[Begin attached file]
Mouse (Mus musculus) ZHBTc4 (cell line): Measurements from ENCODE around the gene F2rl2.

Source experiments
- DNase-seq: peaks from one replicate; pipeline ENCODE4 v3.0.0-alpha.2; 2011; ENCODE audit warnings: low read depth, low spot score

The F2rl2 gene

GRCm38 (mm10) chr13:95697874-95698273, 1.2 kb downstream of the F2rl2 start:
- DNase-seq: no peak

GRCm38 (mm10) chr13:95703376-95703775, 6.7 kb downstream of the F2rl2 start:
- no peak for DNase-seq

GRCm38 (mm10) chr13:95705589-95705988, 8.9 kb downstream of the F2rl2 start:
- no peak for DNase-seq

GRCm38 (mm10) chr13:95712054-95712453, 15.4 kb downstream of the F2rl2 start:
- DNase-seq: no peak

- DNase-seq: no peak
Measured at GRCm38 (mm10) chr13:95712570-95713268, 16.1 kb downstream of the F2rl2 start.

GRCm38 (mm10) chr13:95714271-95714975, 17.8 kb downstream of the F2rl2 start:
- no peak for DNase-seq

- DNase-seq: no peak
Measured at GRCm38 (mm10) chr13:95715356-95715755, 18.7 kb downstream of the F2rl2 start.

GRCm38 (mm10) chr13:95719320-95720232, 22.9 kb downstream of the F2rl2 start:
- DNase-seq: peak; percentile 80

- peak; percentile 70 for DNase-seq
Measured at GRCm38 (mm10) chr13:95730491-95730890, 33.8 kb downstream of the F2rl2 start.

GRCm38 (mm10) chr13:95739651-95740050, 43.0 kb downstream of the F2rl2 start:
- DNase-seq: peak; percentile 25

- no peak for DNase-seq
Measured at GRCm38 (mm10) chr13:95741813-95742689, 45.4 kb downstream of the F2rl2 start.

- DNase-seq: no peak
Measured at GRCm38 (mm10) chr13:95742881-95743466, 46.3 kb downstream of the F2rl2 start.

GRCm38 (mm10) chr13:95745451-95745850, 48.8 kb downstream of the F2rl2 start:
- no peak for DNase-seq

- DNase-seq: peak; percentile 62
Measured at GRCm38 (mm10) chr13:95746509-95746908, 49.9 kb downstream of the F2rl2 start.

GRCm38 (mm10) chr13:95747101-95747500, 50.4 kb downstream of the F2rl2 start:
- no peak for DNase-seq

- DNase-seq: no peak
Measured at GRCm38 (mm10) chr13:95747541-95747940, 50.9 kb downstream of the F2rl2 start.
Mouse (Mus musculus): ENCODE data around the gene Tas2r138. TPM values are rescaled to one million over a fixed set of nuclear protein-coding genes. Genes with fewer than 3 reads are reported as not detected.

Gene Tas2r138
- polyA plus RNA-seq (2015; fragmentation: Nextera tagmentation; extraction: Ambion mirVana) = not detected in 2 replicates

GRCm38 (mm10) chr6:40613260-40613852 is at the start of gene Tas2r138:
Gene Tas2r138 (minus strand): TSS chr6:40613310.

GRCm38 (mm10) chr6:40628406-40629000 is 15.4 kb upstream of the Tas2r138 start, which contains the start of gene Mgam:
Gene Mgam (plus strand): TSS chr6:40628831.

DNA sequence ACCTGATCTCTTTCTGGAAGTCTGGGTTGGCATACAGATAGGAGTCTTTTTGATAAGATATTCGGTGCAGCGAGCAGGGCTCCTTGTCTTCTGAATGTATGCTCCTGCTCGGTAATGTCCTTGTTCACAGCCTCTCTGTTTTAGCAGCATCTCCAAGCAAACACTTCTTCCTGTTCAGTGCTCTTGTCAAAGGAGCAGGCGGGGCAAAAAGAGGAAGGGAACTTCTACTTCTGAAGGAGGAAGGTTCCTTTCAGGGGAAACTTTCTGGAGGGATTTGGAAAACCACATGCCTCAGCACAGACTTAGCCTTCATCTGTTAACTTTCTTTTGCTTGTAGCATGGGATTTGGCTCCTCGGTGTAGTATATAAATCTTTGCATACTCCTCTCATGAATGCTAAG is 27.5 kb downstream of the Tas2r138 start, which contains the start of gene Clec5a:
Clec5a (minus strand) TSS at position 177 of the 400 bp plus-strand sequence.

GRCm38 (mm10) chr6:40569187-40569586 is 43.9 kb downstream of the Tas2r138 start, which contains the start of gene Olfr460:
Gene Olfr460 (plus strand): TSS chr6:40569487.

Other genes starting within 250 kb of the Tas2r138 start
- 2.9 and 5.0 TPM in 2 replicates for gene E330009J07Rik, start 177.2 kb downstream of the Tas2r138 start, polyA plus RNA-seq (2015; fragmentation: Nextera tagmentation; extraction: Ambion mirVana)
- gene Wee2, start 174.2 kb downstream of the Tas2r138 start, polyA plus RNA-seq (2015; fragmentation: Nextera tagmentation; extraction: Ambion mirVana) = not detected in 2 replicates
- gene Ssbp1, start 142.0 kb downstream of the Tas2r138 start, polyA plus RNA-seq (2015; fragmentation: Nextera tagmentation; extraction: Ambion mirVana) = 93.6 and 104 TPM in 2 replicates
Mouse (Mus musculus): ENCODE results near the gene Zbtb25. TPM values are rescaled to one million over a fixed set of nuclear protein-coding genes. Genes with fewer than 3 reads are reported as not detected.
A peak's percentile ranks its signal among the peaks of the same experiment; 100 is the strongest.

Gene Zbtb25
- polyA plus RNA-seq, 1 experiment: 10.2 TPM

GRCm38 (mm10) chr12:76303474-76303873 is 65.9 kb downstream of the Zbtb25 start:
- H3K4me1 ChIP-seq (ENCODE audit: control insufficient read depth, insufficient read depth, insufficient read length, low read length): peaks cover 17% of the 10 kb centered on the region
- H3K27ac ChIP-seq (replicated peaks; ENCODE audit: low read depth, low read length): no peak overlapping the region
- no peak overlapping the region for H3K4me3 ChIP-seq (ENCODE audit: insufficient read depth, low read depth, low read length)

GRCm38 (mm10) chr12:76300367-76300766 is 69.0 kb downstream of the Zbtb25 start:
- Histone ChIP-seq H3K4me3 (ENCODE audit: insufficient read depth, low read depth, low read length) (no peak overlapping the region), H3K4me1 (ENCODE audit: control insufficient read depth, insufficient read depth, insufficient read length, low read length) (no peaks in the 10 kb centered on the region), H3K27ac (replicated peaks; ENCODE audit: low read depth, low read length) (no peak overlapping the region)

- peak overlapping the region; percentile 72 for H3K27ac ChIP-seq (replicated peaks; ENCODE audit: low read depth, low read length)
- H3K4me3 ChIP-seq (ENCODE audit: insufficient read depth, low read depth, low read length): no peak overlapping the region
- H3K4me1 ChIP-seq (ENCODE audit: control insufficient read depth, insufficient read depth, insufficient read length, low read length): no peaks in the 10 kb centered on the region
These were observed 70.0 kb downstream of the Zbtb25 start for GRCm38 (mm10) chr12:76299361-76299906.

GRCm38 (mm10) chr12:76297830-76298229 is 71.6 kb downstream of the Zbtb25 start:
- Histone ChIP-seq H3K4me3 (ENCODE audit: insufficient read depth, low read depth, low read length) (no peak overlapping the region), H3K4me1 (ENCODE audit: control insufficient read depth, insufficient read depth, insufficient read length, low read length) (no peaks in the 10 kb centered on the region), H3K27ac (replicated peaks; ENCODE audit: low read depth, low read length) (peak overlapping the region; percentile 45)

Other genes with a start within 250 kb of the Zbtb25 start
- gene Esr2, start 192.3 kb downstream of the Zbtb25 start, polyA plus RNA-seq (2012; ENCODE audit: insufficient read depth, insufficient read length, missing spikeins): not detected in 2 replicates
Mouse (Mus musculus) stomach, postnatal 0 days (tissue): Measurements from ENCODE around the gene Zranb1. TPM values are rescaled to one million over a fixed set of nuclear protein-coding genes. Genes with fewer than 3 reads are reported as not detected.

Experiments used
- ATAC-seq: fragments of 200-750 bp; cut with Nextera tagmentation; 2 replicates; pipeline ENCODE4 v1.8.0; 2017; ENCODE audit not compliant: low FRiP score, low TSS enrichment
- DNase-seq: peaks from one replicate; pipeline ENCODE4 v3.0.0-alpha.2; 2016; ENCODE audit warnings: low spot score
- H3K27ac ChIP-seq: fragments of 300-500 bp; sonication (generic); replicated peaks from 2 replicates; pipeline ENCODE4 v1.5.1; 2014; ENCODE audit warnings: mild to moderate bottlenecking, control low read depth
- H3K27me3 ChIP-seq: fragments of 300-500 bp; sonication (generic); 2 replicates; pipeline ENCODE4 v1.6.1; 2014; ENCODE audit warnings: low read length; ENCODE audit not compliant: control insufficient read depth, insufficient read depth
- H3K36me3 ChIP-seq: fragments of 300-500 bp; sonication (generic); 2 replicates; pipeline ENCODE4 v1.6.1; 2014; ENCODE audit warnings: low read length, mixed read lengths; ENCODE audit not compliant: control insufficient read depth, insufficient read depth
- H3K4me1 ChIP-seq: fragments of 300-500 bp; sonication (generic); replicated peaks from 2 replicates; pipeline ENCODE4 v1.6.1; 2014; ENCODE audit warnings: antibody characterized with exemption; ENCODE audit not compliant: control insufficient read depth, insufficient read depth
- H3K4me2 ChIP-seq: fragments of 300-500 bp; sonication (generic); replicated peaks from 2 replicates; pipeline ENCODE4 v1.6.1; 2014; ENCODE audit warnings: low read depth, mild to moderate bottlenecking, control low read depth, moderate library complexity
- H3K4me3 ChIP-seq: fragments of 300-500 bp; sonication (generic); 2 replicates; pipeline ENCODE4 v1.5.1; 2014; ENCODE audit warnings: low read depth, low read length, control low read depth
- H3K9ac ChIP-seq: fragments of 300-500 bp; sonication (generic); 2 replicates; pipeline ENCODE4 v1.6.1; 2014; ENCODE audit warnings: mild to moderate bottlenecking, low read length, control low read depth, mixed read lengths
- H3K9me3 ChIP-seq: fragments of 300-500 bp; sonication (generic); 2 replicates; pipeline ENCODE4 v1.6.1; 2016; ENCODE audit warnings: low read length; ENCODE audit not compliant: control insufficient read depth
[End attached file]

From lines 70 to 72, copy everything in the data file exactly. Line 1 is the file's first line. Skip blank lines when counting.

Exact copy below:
Mouse (Mus musculus) stomach, postnatal 0 days (tissue): Measurements from ENCODE around the gene Zranb1. TPM values are rescaled to one million over a fixed set of nuclear protein-coding genes. Genes with fewer than 3 reads are reported as not detected.

Experiments used
- ATAC-seq: fragments of 200-750 bp; cut with Nextera tagmentation; 2 replicates; pipeline ENCODE4 v1.8.0; 2017; ENCODE audit not compliant: low FRiP score, low TSS enrichment